In June 2016, the “HONDAKIT” motorcycle parts were seized at the customs but the Customs could not decide whether the products were infringing the China trademarks of Honda, because of the SPC’s previous rulings in Pretul and Dong Fang. To get a clear answer, Honda filed a civil litigation against the OEM manufacturer and exporter on the grounds of trademark infringement in September 2016. In the first instance, the intermediate court ruled that these OEM products constituted trademark infringement and the 2 defendants should pay RMB300, 000 to Honda. However, in the second instance the Higher People’s Court overturned the first instance judgment, recognising the defendants' OEM activities by following the landmark ruling in the “Pretul” case. Honda appealed and filed a retrial application with the SPC.
In September 2019, the SPC issued the retrial judgment. The SPC firstly demonstrated that, although the Burmese company owned the registered trademark for “HONDAKIT” in Burma, in this case the "HONDAKIT" trademark in actual use was held to be confusingly similar with Honda’s Chinese trademarks. Secondly, the SPC emphasized that although it was OEM products for export only which were not sold in China directly, they may still cause confusion to Chinese consumers (proof of an actual confusion is not required, likelihood of confusion is the test), because the SPC extended the concept of “relevant public” to consumers engaging in e-commerce purchase activities of overseas goods, as well as recognising that due to frequent overseas travel, the Chinese consumers had more access to these OEM products. Therefore, the SPC reversed the second instance judgment and affirmed the first instance judgment which held branded export goods could infringe the rights of a Chinese registered trademark owner (in this case Honda).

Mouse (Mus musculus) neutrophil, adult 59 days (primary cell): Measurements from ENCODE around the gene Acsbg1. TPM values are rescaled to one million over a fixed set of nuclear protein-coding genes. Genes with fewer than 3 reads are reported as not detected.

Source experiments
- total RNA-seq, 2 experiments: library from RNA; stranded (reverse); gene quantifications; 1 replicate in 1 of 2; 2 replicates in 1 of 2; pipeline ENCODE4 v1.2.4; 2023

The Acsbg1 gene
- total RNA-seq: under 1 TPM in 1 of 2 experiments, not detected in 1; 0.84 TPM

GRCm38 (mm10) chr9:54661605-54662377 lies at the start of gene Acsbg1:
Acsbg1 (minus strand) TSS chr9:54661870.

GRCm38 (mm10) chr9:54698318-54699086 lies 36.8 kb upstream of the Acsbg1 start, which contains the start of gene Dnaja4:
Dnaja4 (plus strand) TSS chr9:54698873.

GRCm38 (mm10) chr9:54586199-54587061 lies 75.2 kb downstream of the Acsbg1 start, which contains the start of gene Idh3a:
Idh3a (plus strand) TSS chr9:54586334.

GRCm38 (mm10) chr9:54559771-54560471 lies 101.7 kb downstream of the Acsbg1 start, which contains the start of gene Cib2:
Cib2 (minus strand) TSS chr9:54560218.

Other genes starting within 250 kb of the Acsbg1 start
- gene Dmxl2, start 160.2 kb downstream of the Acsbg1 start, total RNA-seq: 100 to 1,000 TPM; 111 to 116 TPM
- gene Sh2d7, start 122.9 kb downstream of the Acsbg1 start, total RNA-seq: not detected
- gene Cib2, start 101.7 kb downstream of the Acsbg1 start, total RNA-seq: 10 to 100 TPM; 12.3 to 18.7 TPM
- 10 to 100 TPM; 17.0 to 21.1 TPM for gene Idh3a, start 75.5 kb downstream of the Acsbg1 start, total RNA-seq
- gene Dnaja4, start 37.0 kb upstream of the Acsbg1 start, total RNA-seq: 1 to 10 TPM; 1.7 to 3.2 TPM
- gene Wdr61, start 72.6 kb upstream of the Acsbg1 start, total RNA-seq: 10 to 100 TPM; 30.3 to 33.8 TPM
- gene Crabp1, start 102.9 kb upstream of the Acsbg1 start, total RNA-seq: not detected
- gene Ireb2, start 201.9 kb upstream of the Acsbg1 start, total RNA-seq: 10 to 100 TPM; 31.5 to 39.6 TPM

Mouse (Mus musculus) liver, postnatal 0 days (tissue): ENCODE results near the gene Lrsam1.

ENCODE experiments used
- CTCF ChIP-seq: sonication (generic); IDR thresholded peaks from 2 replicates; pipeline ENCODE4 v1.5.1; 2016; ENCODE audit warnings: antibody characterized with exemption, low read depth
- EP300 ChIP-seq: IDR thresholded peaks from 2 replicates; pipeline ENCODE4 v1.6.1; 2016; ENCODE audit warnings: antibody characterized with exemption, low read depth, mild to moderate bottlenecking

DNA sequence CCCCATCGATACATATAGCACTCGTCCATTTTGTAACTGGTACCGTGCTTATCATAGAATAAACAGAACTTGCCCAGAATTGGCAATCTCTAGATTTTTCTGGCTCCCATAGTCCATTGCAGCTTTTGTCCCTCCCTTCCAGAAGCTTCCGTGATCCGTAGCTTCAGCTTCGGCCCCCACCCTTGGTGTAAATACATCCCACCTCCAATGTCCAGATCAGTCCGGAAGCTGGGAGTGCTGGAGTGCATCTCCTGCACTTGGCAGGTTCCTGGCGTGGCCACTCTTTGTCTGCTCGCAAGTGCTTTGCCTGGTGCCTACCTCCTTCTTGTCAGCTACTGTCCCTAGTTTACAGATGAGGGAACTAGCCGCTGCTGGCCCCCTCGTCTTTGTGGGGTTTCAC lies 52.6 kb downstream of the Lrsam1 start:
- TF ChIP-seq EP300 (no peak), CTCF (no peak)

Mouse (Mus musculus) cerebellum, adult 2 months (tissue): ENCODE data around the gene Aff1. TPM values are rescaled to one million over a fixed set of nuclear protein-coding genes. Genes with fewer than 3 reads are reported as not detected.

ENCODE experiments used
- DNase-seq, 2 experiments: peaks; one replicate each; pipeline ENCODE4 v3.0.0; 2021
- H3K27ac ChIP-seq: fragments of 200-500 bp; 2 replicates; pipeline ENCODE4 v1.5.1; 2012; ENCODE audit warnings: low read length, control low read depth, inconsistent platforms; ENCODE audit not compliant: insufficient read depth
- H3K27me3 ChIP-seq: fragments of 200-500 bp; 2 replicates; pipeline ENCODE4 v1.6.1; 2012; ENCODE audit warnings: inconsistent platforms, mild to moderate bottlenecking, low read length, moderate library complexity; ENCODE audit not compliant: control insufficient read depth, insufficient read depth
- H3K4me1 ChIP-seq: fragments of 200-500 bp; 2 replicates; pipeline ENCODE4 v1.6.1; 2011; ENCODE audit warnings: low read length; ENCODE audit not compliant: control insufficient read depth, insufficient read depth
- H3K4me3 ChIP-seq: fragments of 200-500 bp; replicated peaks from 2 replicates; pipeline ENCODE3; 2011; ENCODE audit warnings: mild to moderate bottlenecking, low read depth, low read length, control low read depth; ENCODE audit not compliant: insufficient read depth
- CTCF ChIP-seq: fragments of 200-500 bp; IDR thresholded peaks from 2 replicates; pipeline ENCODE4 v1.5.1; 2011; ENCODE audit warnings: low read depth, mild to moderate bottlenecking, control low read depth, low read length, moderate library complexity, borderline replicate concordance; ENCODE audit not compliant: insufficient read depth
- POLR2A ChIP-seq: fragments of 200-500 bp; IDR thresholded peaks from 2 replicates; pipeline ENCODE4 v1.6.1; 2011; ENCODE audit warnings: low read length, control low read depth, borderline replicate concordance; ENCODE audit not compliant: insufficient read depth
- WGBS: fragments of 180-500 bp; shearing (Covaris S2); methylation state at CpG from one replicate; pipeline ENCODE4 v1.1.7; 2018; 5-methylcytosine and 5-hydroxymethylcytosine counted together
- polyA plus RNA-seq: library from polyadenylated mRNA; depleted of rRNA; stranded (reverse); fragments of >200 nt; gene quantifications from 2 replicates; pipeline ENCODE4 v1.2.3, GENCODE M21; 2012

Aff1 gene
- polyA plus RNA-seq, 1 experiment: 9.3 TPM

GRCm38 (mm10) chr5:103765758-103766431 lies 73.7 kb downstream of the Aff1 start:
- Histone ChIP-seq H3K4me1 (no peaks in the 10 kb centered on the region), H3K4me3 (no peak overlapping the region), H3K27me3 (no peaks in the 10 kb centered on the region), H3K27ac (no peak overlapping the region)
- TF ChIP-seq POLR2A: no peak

China is not formally bound by case precedent however decisions of the SPC are treated as “judicial guidance” and its decisions often followed by its lower courts. Clearly this change in approach has significant consequences for Australian businesses that source branded components, ingredients or even packaging materials as well as products from China, As China is a “first to file” country, trademark rights are owned by those who register them first and not who use them first.
The best protection for those who engage OEM manufacturers in China is to register trademarks in China before contracting for OEM production and to prevent possible seizure of export goods due to alleged infringement of a Chinese registered trademark.
In circumstances where your trademark has however been opportunistically registered in China, recent amendments to the China Trade Mark laws now allow for invalidation applications where it can be established that the marks were filed in “bad faith” or with “no intent to use” or that the trademark holder filed for registration due to a prior or existing “business relationship” with your Australian company.
- Register your trademark and intellectual property rights in China where you source from this jurisdiction.
- Seek relevant advice on recovery of your trademark in circumstances where the above grounds exist to invalidate the existing registered trademarks.